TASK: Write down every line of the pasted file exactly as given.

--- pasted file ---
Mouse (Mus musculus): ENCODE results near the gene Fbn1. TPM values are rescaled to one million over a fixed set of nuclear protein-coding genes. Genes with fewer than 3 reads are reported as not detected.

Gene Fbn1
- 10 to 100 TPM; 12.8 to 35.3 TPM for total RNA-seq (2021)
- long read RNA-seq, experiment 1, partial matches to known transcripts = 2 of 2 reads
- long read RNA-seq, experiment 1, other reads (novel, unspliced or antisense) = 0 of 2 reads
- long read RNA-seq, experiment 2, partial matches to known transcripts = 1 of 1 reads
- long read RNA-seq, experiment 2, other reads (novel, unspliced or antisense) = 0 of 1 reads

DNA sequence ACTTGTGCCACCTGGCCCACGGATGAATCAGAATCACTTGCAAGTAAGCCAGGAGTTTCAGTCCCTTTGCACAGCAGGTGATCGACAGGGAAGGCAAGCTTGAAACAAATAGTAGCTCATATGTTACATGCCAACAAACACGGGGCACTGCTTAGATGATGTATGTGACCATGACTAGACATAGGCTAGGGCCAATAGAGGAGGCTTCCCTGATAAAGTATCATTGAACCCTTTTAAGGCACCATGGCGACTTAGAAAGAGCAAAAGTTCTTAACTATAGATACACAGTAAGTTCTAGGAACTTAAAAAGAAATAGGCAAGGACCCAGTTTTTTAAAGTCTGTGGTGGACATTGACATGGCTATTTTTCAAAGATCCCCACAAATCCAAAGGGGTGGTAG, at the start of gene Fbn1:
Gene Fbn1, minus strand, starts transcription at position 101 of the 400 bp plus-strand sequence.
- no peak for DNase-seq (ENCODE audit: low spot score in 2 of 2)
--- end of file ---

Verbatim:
Mouse (Mus musculus): ENCODE results near the gene Fbn1. TPM values are rescaled to one million over a fixed set of nuclear protein-coding genes. Genes with fewer than 3 reads are reported as not detected.

Gene Fbn1
- 10 to 100 TPM; 12.8 to 35.3 TPM for total RNA-seq (2021)
- long read RNA-seq, experiment 1, partial matches to known transcripts = 2 of 2 reads
- long read RNA-seq, experiment 1, other reads (novel, unspliced or antisense) = 0 of 2 reads
- long read RNA-seq, experiment 2, partial matches to known transcripts = 1 of 1 reads
- long read RNA-seq, experiment 2, other reads (novel, unspliced or antisense) = 0 of 1 reads

DNA sequence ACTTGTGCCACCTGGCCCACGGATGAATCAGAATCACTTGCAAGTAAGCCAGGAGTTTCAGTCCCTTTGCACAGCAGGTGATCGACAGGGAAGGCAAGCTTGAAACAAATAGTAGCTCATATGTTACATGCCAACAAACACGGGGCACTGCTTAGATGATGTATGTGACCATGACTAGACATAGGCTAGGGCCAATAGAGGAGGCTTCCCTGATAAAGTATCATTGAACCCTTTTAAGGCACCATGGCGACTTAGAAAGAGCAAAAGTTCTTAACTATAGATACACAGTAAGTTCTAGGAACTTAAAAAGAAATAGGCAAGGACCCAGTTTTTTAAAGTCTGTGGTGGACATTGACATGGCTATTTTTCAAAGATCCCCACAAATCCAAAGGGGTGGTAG, at the start of gene Fbn1:
Gene Fbn1, minus strand, starts transcription at position 101 of the 400 bp plus-strand sequence.
- no peak for DNase-seq (ENCODE audit: low spot score in 2 of 2)